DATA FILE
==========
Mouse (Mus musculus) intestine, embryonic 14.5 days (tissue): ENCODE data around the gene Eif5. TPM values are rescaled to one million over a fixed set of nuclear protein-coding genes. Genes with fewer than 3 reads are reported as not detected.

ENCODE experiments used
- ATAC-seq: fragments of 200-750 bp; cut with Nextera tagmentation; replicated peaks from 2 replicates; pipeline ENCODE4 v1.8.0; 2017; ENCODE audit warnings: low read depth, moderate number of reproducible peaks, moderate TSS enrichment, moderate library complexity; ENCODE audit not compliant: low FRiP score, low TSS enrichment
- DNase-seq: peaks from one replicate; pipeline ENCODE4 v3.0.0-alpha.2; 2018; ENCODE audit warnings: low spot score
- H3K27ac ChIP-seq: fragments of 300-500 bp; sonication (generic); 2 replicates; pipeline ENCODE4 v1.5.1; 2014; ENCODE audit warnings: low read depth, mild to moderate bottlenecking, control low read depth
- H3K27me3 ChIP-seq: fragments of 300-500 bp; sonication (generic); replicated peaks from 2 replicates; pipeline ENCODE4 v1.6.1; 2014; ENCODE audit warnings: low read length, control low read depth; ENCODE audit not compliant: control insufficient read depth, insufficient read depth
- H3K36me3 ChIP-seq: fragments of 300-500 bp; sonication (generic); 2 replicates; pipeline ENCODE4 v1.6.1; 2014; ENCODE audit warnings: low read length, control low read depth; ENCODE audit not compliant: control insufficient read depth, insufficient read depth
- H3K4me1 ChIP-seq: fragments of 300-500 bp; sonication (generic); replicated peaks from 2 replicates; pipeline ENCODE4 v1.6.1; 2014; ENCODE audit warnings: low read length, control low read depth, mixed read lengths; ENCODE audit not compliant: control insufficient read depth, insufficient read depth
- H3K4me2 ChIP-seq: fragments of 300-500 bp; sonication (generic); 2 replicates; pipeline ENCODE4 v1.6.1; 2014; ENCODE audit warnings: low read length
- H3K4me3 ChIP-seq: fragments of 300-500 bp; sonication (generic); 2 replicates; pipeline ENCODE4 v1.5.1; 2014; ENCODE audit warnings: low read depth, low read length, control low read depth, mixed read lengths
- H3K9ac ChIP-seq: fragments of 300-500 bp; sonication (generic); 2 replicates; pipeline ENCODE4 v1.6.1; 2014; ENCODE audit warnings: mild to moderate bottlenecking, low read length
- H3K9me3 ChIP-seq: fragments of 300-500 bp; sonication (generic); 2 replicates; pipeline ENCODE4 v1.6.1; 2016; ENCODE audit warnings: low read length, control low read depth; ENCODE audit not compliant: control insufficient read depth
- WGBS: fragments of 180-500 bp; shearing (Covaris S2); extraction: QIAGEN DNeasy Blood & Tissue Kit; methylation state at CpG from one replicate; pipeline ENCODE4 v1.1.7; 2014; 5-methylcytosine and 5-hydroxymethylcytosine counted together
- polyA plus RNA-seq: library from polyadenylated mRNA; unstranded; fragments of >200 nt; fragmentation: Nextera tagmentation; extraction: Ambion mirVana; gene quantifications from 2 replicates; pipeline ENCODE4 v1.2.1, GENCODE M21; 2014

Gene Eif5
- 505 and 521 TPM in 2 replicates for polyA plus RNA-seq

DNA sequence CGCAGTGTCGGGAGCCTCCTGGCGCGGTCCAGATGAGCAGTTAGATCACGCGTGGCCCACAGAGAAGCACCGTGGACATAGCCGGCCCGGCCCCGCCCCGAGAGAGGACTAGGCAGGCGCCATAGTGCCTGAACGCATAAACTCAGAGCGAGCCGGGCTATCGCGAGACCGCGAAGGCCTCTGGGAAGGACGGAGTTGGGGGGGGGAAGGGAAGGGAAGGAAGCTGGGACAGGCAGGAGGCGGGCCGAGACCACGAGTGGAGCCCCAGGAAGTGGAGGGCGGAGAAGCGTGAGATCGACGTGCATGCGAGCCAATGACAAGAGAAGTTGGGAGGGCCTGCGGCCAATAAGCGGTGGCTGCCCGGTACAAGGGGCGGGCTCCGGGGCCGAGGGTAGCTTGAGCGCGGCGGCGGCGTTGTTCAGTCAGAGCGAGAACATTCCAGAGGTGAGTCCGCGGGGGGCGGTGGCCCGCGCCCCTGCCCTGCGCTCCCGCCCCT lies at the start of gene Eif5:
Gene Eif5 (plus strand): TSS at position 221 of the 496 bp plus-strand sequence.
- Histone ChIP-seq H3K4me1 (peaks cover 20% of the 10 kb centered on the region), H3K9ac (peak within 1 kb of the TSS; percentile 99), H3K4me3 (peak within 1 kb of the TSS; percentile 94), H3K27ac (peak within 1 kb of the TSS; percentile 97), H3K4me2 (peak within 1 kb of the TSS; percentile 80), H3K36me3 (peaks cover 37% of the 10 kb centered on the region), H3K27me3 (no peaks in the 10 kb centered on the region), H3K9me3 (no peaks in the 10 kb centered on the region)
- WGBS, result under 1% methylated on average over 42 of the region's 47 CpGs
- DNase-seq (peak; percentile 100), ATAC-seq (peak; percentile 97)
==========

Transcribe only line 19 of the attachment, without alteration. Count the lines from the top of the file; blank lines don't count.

- Histone ChIP-seq H3K4me1 (peaks cover 20% of the 10 kb centered on the region), H3K9ac (peak within 1 kb of the TSS; percentile 99), H3K4me3 (peak within 1 kb of the TSS; percentile 94), H3K27ac (peak within 1 kb of the TSS; percentile 97), H3K4me2 (peak within 1 kb of the TSS; percentile 80), H3K36me3 (peaks cover 37% of the 10 kb centered on the region), H3K27me3 (no peaks in the 10 kb centered on the region), H3K9me3 (no peaks in the 10 kb centered on the region)